It Takes An Emergent Village..

Over the years since the IBFNA was organized, we have struggled over those who abandoned the name Baptist as a term that identified them. While some used to complain that its use identified us with the Conventions, in fact, churches, schools, agencies and other organizations changed because they felt constrained or limited by the term and eagerly shed the title to become more friendly to the world and more seeker sensitive. But what about those organizations that made the move but kept the title? In hindsight I am thankful for those who came out of the proverbial closet to declare that they do not wish to be so narrowly defined. At least we can respect their integrity, if not their doctrinal position. The real question, however, is how many other organizations and ministries have moved away from a fundamentalist Baptist position but keep the title to mask recent changes in their positions, or at least to keep Baptist dollars rolling in that might otherwise be cut off. In some recent research, I found a few examples to demonstrate my point: From a Baptist mission agency:
"..Is an independent faith mission agency that exists to serve local churches in carrying out the task of world evangelism...(Which is also) in partnership (with a school) to provide theologically conservative graduate education..." From a school that abandoned its rich Baptist heritage and dropped Baptist in one name but retains it in another: Is an evangelical Christian university..recognized for its distinctive commitment to Christian worldview and leadership development. From the same school's Confession of Faith: "..Affirms a core confession of convictions in common with the creeds of the early church, the confessions of the Reformation and all conservative Evangelical Christians."
For those who have set aside the title Baptist, the direction of their movements is unmistakenly towards Evangelicalism, New or otherwise. If you're one of those who consider the name drop and move into Evangelicalism as benign, you need to takeoff the blinders. Beside being market-driven by what people want in a church, there have been other changes like elder rule in place of congregational polity and an open, if not Reformed, perspective on eschatology. These and other changes are clearly the undermining of Baptist distinctives, much like we continue to suffer under the influence of people like John MacArthur. While we have rightfully criticized the movement towards entertainment instead of worship and into contemporary music (which MacArthur now defends) instead of the great hymns of our faith, these are but the symptoms of a deeper doctrinal shift that seeks to redefine Christianity and the Church and to challenge our fundamental doctrines. Evangelicalism not only has opened the door to historical Liberalism but has also built a bridge to Ecumenicism, as recently represented by the Emerging Church Movement (ECM), also known now as the Emergent Village. In a recent occasion where I met a staff member of the local Calvary Chapel, I asked what their position was regarding the ECM. His reply was that Calvary Chapel strongly opposes it and his pastor would preach against it, except the movement or its leaders would never be identified by name from the pulpit. I can understand Calvary Chapel's opposition to ECM. After all, it is the next step down an already slippery slope towards Ecumenicism; and contemporary worship churches may yet be threatened by the loss of people to ECM operations or face the necessity to become like ECM in order to keep their people from leaving. It will be an interesting test of the people drawn to contemporary churches whether they will still seek some measure of Biblical preaching or gravitate towards the more open views of Scripture characteristic of the Neo-Orthodoxy of ECM. If the term "Baptist" is to mean anything to the present generation and if we would be faithful to its true heritage, we cannot be part of the watering down of the authority of God's Word. Our reaction to such changes and nonsense should be a deeper conviction to preach the whole counsel of God's Word, teach our people its doctrine and challenge our people with a renewed zeal for holy living. It is not a time to stand on the sidelines and watch the wreckage cause by compromise. Neither is it a time to wring our hands in despair, as if there is nothing to be done about it. We need to faithfully preach His Word, with His power, for His glory and see how God still changes hearts in the midst of confusion caused by the folly of men. As things change more rapidly and more widely than ever before, it is a blessing to cling to the One Who changes not.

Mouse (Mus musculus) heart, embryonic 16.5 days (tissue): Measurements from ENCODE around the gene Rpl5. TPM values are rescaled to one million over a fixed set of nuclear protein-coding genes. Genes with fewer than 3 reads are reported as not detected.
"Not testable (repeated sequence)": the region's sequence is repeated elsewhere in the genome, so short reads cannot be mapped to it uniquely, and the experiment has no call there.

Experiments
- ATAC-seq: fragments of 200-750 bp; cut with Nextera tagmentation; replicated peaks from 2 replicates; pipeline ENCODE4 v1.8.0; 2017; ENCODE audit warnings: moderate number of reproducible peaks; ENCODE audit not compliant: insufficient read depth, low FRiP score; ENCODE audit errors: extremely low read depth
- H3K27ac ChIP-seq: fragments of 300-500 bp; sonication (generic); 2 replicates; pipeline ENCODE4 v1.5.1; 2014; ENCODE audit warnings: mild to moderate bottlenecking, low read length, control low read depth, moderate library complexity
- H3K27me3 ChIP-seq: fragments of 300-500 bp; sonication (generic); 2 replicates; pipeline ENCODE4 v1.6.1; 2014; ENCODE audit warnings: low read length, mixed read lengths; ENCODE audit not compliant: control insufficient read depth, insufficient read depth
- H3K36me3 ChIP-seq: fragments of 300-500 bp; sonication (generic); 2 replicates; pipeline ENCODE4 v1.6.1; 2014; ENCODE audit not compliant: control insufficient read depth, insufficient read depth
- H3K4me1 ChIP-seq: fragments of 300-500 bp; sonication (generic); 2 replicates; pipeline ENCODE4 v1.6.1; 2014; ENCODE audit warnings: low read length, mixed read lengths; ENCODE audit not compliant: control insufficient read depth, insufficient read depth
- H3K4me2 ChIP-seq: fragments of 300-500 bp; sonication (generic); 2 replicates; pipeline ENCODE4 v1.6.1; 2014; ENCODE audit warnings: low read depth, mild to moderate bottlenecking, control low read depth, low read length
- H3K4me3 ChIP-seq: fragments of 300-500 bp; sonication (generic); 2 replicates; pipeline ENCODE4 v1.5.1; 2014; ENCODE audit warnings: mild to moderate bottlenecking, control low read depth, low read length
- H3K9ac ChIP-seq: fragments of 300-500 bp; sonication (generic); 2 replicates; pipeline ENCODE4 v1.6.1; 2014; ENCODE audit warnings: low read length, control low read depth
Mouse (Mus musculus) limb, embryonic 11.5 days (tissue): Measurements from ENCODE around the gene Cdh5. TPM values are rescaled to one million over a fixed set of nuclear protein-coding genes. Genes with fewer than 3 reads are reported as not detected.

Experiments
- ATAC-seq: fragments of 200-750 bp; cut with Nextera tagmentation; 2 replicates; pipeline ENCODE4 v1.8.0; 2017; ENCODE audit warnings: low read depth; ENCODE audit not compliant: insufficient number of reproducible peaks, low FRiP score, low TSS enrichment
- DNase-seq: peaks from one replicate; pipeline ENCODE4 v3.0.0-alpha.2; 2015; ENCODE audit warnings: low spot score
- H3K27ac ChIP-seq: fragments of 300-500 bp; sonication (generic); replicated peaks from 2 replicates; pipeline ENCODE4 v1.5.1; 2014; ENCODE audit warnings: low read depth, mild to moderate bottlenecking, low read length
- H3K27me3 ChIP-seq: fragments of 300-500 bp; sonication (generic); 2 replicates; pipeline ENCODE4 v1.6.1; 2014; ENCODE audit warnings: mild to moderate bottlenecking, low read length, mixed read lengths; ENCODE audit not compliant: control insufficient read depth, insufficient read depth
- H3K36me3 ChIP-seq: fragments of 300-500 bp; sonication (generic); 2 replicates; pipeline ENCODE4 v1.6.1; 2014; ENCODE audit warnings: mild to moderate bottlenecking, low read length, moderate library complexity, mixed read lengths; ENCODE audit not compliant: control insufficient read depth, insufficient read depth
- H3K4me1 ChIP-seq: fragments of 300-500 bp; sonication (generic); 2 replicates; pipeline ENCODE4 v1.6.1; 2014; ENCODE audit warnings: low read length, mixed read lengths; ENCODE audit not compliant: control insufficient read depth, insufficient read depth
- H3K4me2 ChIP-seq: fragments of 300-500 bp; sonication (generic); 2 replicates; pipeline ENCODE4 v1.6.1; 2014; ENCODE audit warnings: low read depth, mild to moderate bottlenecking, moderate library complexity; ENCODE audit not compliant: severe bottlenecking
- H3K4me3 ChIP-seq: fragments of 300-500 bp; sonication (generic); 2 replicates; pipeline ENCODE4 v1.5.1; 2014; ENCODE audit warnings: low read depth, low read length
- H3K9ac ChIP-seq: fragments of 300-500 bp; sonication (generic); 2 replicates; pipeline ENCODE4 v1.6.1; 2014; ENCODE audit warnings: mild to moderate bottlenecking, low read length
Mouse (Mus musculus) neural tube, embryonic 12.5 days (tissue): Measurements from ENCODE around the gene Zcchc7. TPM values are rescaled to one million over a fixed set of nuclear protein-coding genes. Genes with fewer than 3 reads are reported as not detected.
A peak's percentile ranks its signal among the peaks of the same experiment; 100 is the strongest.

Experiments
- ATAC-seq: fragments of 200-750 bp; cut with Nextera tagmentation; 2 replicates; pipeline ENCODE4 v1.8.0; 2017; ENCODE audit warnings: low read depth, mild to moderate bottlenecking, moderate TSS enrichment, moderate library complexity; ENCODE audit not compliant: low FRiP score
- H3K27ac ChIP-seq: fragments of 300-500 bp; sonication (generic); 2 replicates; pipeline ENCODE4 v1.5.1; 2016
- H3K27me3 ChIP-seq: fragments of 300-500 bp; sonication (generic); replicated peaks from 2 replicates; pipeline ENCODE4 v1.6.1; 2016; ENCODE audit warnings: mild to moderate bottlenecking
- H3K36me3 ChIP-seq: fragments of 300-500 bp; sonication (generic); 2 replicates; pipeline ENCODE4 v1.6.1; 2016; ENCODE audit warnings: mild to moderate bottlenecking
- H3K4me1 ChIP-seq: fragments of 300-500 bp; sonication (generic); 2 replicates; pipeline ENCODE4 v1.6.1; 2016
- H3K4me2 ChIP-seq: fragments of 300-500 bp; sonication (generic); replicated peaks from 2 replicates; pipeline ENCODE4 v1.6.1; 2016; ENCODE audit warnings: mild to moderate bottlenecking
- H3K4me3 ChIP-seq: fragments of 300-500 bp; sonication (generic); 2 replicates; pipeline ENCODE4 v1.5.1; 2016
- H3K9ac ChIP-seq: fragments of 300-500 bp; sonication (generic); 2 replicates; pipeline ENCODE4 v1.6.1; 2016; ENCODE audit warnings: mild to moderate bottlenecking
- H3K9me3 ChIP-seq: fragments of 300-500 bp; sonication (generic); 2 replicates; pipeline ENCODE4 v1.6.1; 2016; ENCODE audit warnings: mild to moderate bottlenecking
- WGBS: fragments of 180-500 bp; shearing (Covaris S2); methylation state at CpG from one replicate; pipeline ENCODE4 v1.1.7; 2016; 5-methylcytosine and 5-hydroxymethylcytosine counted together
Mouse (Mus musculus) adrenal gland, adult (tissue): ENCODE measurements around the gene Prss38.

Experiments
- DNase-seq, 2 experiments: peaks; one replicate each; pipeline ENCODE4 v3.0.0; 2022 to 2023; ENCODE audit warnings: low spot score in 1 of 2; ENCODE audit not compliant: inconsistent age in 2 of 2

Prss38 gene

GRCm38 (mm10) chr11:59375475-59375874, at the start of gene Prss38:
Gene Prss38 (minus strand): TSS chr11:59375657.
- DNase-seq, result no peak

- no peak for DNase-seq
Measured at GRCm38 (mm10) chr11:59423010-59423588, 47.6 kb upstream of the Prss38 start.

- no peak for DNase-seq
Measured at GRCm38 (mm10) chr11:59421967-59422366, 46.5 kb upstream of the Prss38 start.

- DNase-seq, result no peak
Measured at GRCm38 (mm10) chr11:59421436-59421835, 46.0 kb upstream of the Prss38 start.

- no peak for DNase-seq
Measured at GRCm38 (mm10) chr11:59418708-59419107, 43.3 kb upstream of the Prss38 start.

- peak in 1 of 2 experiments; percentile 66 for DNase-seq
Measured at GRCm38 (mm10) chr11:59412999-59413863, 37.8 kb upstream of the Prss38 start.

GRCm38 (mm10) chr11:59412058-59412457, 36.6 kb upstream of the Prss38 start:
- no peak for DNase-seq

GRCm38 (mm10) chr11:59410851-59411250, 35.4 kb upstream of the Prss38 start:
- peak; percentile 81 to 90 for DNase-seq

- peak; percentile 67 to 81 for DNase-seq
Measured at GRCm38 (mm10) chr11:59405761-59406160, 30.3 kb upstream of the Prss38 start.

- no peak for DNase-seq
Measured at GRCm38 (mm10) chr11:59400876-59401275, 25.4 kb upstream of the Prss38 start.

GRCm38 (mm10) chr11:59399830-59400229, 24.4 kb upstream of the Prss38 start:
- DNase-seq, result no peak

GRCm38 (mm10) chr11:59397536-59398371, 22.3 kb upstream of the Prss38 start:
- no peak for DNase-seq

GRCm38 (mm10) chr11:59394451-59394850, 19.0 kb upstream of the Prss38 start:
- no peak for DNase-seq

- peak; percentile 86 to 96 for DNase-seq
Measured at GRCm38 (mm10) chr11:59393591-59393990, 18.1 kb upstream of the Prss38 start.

Dr. Charles L. Dear